And a cross-party group of MSPs probed the entire mess in what has become a scandal all on its own, with leaks and claims of political partisan activity in the run up to a Holyrood election.

Meanwhile, there was a criminal trial that ended with Mr Salmond acquitted of all charges.

It’s easy to lose track so here is our timeline of key events, starting where this entire exercise was supposed to say focused: rooting out inappropriate conduct.

Timeline of key events

October 31 2017: First Minister Nicola Sturgeon orders a review of the Scottish Government’s “policies and processes for addressing inappropriate conduct” in the wake of the MeToo movement. The review is led by the Government’s most senior civil servant, Permanent Secretary Leslie Evans.

January 2018: Allegations about Alex Salmond’s conduct are sent to the Scottish Government by two women.

March 2018: Mr Salmond is told about the probe. It’s being overseen by civil servant Judith Mackinnon, who already had contact with the women who complained. Mr Salmond’s former aide, Geoff Aberdein, meets Ms Sturgeon in Parliament on the 29th.

April 2018: Mr Salmond meets Ms Sturgeon at her home in Glasgow on the 2nd. The pair talk on the phone on the 23rd.

Alex Salmond and Nicola Sturgeon on the front benches in 2008.

June 2018: Mr Salmond and Ms Sturgeon meet twice – on the 7th in Aberdeen during the SNP party conference and on the 14th at the first minister’s home in Glasgow.

August 23 2018: News breaks of the Scottish Government’s sexual harassment investigation. Mr Salmond immediately denies misconduct and launches a judicial review of the process.

September 14 2018: Police confirm a separate investigation has begun.

October 31 2018: Government legal counsel Roddy Dunlop QC advises Mr Salmond will probably win but ministers push on.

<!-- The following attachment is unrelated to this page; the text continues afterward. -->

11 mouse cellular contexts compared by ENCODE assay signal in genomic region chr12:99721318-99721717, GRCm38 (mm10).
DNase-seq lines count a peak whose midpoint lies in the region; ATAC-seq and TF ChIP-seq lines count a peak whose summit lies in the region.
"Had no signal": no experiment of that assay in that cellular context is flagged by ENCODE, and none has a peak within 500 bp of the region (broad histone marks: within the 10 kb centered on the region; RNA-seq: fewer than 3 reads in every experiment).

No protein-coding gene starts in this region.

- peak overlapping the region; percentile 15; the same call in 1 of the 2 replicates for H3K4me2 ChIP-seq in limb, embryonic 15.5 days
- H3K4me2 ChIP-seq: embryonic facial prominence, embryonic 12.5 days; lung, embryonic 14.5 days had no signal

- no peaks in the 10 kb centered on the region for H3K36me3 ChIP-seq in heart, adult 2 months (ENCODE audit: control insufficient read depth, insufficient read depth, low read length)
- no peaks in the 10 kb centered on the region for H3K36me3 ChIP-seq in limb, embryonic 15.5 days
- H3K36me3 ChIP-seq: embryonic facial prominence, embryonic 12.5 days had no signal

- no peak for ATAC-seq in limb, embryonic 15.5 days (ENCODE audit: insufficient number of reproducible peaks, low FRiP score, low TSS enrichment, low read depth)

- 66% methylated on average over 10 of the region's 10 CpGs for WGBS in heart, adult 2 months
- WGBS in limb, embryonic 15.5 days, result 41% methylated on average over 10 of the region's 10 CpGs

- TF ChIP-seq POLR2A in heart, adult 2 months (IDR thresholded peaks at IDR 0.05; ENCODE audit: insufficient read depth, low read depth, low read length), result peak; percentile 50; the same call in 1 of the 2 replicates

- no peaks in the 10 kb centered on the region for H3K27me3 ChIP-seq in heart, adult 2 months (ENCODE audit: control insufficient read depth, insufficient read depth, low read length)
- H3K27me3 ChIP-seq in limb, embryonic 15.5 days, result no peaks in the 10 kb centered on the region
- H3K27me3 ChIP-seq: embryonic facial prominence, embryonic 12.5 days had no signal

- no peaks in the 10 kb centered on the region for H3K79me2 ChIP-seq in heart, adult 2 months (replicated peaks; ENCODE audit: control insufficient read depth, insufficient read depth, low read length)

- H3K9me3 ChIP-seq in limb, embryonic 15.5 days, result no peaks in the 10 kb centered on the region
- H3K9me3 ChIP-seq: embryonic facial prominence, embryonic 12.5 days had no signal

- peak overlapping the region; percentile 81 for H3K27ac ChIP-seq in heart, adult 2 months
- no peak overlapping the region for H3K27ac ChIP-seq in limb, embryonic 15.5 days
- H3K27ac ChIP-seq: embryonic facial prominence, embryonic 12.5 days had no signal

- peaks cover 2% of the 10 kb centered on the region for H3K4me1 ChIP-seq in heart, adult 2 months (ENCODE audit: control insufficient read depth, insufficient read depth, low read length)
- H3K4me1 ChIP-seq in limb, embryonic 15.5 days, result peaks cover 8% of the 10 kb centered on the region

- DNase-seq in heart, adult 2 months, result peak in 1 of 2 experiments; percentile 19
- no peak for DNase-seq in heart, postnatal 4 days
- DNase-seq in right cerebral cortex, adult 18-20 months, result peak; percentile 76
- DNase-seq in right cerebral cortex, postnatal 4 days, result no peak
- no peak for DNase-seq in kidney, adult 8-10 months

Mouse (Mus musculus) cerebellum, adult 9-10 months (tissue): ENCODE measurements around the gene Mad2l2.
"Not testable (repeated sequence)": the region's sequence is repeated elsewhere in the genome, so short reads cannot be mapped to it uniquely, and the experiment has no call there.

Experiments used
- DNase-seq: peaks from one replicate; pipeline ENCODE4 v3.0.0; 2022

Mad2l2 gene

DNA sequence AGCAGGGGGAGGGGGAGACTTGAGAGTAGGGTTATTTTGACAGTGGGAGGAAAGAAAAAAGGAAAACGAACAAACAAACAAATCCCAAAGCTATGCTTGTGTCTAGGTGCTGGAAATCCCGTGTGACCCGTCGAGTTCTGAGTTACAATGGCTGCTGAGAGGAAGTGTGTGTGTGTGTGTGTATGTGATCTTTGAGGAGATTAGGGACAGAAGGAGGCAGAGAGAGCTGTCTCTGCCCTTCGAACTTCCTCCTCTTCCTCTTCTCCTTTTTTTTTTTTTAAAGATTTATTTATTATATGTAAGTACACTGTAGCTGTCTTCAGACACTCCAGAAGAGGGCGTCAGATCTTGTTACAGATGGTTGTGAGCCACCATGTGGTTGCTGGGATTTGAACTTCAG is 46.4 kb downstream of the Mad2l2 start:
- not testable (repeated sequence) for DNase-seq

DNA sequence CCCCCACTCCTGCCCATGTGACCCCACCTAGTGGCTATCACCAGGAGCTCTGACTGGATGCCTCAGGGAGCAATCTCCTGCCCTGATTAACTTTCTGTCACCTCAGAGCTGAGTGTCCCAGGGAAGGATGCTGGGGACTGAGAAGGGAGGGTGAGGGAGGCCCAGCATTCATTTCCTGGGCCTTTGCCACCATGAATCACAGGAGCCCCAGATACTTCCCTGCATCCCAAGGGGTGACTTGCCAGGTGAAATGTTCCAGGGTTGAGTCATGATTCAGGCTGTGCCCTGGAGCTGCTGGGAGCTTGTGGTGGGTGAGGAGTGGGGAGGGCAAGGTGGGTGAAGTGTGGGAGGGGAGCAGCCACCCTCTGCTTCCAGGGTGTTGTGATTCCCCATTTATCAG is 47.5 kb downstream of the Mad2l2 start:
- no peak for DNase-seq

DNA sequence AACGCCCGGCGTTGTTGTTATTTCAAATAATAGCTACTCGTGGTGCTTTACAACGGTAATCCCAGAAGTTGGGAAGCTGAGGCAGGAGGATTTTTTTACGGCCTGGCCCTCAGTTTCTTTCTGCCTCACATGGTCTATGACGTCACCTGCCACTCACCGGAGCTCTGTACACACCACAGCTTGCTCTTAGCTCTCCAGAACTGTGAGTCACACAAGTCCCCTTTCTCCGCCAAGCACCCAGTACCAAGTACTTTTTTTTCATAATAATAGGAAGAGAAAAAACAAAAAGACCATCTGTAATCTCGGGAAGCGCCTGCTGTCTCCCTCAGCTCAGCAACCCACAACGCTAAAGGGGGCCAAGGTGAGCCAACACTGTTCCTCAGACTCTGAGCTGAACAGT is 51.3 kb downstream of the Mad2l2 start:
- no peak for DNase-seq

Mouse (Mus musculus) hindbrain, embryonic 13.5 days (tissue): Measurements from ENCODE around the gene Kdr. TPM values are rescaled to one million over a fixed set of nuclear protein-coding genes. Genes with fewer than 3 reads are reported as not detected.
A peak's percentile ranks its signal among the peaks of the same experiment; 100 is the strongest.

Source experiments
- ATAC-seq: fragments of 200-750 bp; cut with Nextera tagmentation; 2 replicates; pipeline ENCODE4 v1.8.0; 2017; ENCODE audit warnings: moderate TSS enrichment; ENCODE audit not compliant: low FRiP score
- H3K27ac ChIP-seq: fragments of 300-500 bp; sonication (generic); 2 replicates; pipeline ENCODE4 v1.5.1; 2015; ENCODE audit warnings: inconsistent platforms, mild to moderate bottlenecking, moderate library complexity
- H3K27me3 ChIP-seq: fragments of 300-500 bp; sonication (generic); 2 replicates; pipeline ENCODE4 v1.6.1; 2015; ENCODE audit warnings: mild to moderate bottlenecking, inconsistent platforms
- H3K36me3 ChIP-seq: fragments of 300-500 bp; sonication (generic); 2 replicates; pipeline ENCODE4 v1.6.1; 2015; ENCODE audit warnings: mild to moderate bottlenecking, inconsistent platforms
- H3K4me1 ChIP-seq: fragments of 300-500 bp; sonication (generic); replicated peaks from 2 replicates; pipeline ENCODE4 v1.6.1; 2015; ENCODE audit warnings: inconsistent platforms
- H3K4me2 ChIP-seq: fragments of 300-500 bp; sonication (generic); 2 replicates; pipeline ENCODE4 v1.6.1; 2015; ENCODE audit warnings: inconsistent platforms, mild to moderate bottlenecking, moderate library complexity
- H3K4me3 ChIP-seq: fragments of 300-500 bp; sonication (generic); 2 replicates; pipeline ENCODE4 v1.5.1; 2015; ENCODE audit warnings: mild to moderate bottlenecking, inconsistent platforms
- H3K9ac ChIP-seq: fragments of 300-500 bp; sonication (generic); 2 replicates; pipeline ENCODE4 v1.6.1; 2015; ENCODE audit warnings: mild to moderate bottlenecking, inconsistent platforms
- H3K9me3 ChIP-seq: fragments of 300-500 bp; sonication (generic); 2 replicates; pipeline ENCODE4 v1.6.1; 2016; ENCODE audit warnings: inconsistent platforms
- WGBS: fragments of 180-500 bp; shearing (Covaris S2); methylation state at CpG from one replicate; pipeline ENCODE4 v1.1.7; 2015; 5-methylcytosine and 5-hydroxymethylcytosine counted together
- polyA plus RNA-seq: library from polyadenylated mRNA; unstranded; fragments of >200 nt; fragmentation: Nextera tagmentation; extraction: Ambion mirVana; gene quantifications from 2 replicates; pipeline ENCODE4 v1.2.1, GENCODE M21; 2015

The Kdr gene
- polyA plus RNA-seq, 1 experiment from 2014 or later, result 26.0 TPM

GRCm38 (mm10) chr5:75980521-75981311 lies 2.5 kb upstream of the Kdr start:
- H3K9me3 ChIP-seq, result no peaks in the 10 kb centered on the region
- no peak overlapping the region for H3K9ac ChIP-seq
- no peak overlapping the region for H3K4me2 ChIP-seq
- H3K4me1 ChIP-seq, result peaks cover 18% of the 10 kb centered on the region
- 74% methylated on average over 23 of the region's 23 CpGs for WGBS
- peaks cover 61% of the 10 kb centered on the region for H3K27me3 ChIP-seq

January 8 2019: The government concedes the case. Ms Sturgeon refers herself for investigation under the terms of the ministerial code, with independent adviser James Hamilton taking the lead.

February 6 2019: A Holyrood inquiry is set up and put on hold. It will look into the government’s handling of the process once the separate court case is over.

Committee convener Linda Fabiani.

November 21 2019: Mr Salmond pleads not guilty to multiple charges at the High Court in Edinburgh.

March 23 2020: Mr Salmond is acquitted of all charges. The jury returns not guilty verdicts on 12 charges, including attempted rape, and a further not proven verdict is returned on a charge of sexual assault with intent to rape.

February 8 2021: SNP chief executive Peter Murrell, who is married to Ms Sturgeon, faces accusations by Holyrood’s inquiry of telling “mistruths”. A series of rows break out about publishing Mr Salmond’s version of events.

February 26: Mr Salmond appears at the inquiry and tells MSPs Scotland’s leadership has failed.

Former first minister Alex Salmond at Holyrood.

March 3: Nicola Sturgeon appears at the inquiry, rejecting Mr Salmond’s claims and standing by her version of events about who said what and when.

March 10: Vote of no confidence pushed into parliament by Conservatives, who fail to get a majority on side. Greens back Mr Swinney, who survives.

March 18: A leaked decision from the Holyrood inquiry reveals MSPs split on party lines to conclude Ms Sturgeon potentially breached the code of conduct. It causes a furious backlash and puts Ms Sturgeon under more pressure. Tories threaten a motion of no confidence in the First Minister.

March 22: Independent adviser James Hamilton publishes his long awaited investigation and clears Nicola Sturgeon of allegations she breached the ministerial code of conduct.

Already a subscriber? Sign in

[[title]]

[[text]]